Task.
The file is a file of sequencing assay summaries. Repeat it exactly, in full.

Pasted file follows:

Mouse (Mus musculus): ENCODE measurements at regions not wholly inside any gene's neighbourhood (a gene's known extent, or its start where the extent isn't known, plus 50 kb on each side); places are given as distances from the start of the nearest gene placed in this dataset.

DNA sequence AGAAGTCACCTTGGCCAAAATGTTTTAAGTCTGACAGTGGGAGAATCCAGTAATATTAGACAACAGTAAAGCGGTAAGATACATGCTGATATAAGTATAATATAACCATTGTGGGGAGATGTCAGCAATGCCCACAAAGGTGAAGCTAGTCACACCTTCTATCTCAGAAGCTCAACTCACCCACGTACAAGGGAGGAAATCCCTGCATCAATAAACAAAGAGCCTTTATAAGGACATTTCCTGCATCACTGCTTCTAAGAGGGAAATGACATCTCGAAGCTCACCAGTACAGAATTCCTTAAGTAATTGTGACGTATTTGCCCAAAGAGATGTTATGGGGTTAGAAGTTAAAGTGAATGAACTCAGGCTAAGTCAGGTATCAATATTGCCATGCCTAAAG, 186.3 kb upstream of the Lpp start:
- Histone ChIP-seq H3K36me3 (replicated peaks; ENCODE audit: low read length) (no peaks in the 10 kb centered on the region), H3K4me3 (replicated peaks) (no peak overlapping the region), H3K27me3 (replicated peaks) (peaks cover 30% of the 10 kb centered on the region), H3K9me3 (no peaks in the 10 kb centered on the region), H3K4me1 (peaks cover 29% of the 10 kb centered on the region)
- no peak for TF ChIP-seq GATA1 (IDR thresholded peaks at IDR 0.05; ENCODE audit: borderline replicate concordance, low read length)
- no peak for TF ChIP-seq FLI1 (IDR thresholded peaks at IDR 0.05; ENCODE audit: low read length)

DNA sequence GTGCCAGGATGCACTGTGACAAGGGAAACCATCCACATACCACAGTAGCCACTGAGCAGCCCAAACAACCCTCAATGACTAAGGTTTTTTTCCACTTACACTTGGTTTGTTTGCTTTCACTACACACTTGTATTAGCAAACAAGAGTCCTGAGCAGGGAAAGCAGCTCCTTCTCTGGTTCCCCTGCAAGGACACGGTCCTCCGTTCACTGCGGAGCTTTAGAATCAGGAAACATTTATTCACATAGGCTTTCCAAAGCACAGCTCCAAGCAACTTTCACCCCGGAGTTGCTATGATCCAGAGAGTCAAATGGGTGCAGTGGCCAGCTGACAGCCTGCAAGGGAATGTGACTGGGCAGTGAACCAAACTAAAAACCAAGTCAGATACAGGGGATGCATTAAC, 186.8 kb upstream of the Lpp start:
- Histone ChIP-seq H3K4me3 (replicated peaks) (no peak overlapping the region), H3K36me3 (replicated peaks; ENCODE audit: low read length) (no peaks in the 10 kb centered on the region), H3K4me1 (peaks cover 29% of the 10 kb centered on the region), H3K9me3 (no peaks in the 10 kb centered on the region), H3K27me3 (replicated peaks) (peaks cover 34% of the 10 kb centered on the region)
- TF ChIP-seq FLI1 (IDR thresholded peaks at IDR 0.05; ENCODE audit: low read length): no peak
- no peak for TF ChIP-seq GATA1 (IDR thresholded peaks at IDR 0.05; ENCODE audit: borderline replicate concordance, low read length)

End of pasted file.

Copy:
Mouse (Mus musculus): ENCODE measurements at regions not wholly inside any gene's neighbourhood (a gene's known extent, or its start where the extent isn't known, plus 50 kb on each side); places are given as distances from the start of the nearest gene placed in this dataset.

DNA sequence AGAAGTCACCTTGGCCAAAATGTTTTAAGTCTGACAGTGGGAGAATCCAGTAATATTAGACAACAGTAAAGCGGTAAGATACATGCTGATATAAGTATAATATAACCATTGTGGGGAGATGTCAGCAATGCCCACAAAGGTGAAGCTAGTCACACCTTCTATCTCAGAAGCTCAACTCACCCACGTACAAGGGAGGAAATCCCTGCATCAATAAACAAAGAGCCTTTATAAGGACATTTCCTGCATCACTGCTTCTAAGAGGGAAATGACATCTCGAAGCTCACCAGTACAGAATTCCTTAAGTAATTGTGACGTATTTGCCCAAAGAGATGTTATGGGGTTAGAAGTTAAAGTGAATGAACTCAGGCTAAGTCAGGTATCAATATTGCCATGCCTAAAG, 186.3 kb upstream of the Lpp start:
- Histone ChIP-seq H3K36me3 (replicated peaks; ENCODE audit: low read length) (no peaks in the 10 kb centered on the region), H3K4me3 (replicated peaks) (no peak overlapping the region), H3K27me3 (replicated peaks) (peaks cover 30% of the 10 kb centered on the region), H3K9me3 (no peaks in the 10 kb centered on the region), H3K4me1 (peaks cover 29% of the 10 kb centered on the region)
- no peak for TF ChIP-seq GATA1 (IDR thresholded peaks at IDR 0.05; ENCODE audit: borderline replicate concordance, low read length)
- no peak for TF ChIP-seq FLI1 (IDR thresholded peaks at IDR 0.05; ENCODE audit: low read length)

DNA sequence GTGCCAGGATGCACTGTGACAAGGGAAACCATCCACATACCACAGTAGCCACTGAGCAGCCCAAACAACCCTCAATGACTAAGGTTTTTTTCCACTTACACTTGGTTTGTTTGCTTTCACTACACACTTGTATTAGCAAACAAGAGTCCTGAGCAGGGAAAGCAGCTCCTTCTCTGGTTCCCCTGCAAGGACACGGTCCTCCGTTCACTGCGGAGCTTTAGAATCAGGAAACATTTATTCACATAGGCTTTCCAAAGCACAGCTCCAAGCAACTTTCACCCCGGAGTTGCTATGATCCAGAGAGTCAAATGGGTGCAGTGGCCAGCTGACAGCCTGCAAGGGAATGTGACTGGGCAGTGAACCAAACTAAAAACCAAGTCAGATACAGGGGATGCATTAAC, 186.8 kb upstream of the Lpp start:
- Histone ChIP-seq H3K4me3 (replicated peaks) (no peak overlapping the region), H3K36me3 (replicated peaks; ENCODE audit: low read length) (no peaks in the 10 kb centered on the region), H3K4me1 (peaks cover 29% of the 10 kb centered on the region), H3K9me3 (no peaks in the 10 kb centered on the region), H3K27me3 (replicated peaks) (peaks cover 34% of the 10 kb centered on the region)
- TF ChIP-seq FLI1 (IDR thresholded peaks at IDR 0.05; ENCODE audit: low read length): no peak
- no peak for TF ChIP-seq GATA1 (IDR thresholded peaks at IDR 0.05; ENCODE audit: borderline replicate concordance, low read length)